Sunday, March 24, 2013

Have You Fed Your Values Lately?

I read a post recently by one of my favorite bloggers, Paul C. Brunson, about the key to happiness (check it out here: "How I Cured My Emptiness"). According to him,"Happiness is driven by feeding our values." It seemed like such a simple concept, yet I had never heard it explained quite that way. For most of us, the idea of "values" is a fairly ambiguous one; we have a general idea of what it means, but it can be hard to pinpoint exactly what our values look like in our day-to-day lives. Put simply, values form the principles that guide our lives, the tangible fuel that drives us and gives us that feeling of happiness and fulfillment. Stop feeding your values, says Brunson, and "you'll feel a substantial part of life is missing."

Hmm...interesting. Reading the article made me stop and reflect. What are my values? What are those things that I need in my life to feel my happiest and most fulfilled? After much thought, I arrived at the following:

1. Spirituality: And I'm not talking about church or religion. I mean communicating with God frequently in an authentic and meaningful way. For me, that looks like starting and ending my day with prayer, meditation, and reflection (in the form of journal writing). Those things (especially meditation) remind me to approach everything I do with a spirit of gratitude, and to fully embrace every moment, rather than focusing my thoughts on the future or the past.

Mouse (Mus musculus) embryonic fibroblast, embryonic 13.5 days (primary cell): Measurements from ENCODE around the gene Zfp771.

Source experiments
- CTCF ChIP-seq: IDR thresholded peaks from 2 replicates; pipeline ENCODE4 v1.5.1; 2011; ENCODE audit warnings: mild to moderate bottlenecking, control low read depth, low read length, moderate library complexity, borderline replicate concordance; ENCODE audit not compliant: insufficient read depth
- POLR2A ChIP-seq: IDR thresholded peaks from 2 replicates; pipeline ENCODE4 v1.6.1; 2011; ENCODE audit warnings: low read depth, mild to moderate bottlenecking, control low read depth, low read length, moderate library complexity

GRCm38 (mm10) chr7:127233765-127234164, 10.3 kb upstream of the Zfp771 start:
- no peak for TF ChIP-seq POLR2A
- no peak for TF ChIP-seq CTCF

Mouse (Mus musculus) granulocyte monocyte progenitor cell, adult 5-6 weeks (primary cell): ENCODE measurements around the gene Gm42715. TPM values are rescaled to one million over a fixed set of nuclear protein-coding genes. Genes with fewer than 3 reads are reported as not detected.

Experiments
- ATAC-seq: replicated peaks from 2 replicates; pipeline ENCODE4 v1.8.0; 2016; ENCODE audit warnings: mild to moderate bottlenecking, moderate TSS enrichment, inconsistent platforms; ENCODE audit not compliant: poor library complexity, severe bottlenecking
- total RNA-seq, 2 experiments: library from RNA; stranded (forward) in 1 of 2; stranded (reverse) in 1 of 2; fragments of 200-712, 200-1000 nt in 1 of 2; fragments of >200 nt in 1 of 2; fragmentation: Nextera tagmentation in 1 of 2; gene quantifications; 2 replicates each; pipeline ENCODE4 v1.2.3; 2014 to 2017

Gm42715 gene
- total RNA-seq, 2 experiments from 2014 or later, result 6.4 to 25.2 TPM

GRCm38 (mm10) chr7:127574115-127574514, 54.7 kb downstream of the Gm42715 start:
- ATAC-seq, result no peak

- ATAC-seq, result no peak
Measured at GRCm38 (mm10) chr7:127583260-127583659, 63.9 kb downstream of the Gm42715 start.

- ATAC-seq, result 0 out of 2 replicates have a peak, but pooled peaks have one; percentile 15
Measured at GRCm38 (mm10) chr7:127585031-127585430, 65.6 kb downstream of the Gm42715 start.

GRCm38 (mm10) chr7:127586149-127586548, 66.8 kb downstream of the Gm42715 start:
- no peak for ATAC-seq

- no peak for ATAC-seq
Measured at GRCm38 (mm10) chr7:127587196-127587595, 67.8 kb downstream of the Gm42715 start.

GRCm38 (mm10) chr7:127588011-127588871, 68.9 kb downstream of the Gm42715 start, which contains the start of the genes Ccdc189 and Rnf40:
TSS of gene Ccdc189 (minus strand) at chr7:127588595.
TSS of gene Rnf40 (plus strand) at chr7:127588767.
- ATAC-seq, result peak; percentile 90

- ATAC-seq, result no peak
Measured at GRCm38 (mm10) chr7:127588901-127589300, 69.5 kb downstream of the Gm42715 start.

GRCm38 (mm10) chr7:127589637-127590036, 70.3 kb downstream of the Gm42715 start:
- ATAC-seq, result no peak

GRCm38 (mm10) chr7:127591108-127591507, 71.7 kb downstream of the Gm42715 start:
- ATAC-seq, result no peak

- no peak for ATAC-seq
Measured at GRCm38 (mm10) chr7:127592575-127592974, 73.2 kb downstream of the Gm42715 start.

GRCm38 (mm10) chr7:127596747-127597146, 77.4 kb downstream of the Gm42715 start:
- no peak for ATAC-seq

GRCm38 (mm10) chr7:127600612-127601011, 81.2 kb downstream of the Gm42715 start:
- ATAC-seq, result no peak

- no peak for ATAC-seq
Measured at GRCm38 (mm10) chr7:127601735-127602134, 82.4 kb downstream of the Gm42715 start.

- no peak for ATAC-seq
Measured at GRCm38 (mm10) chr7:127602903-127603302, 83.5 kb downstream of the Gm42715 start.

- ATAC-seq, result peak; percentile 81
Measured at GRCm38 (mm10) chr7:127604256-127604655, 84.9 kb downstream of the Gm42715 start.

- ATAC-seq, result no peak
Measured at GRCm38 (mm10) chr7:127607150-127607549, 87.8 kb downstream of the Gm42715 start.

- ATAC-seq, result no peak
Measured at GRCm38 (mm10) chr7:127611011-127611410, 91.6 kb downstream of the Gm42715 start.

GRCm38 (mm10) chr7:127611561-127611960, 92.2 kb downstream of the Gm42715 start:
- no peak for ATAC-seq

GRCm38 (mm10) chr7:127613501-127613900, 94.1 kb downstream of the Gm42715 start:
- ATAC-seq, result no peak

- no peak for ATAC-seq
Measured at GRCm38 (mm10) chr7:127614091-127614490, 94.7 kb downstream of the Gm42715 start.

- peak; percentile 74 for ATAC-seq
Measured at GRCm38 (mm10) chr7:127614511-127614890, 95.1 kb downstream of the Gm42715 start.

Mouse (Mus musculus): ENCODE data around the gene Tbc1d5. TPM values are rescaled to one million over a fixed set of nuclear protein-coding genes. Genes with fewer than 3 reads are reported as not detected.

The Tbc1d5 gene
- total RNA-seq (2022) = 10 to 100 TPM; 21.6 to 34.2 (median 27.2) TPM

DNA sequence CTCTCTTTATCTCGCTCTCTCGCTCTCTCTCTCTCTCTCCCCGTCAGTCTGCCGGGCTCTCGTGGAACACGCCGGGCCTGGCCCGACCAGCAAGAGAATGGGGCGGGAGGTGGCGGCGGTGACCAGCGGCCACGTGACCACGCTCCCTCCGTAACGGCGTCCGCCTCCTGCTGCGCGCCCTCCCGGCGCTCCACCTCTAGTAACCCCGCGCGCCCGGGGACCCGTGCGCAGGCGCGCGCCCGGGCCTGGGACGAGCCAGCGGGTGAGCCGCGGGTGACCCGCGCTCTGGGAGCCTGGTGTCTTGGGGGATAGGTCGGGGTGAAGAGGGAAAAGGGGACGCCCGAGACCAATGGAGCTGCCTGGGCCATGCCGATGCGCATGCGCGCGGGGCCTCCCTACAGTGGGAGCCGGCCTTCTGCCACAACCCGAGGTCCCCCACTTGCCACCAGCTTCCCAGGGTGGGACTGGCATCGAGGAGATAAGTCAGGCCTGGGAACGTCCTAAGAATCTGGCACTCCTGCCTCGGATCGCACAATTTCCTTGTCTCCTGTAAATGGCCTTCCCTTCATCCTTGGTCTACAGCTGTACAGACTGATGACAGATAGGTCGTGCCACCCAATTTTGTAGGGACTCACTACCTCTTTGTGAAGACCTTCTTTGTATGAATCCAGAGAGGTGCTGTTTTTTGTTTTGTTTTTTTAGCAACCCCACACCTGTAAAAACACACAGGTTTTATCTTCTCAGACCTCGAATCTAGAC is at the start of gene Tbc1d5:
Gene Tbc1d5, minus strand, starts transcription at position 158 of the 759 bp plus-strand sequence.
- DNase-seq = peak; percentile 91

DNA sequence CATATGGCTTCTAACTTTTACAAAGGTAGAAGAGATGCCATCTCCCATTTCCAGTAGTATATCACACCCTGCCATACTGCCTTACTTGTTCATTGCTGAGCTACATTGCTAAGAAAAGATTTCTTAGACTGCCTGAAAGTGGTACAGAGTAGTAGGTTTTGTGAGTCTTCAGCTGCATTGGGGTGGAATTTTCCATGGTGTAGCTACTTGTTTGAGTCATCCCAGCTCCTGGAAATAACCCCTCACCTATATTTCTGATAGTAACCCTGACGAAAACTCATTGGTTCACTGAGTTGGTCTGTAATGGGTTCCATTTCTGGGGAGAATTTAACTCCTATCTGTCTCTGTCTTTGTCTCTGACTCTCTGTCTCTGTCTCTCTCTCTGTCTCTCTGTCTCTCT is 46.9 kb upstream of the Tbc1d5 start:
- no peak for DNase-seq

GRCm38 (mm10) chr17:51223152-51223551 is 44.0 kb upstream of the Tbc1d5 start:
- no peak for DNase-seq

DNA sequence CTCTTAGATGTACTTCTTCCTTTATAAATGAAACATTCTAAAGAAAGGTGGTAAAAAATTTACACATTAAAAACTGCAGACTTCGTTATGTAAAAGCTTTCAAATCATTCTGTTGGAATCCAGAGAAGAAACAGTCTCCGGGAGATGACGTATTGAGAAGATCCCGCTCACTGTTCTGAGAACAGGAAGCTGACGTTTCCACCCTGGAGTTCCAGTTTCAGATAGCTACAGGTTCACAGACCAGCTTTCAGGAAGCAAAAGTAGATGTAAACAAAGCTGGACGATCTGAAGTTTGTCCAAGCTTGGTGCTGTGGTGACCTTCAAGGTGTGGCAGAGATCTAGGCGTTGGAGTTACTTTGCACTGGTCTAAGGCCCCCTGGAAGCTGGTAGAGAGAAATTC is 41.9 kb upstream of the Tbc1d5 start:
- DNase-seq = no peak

2. Friends & Family: Whether its trading stories with my girlfriends at happy hour, Skyping with my cousin/best friend and goddaughter, or watching a movie with my boyfriend, I need quality time with the people who are close to me on a regular basis. They let me vent, make me laugh, and constantly give me new things to think about.

3. Physical Activity: I didn't realize what a passion I had for working out and exercising until I started running a couple of years ago. Now, five-mile runs, weekly kickboxing classes, karate, Zumba, etc. have become a much-needed part of my life. Pushing myself physically has helped me develop discipline in other areas of my life, and has become my favorite way to keep my stress level to a minimum.

4. Community Service: Using my time, resources, and skills to help others has always been important to me, and being a teacher has helped me to turn this passion into a living. Recently, though, I realized how much I missed volunteering. To help me "feed this value," I joined a community service group on to stay connected with activities that would help me to help others. I can't wait to get started.

So those are my values in action. And when I look back on periods in my life when I felt like I was in a "funk" and things just didn't seem to be going my way, I realize that I had neglected some (or all) of the things on this list.

What do your values look like in action? And are they starving or fully fed? Good questions to ask the next time it feels your tank is running on empty.

Till next time...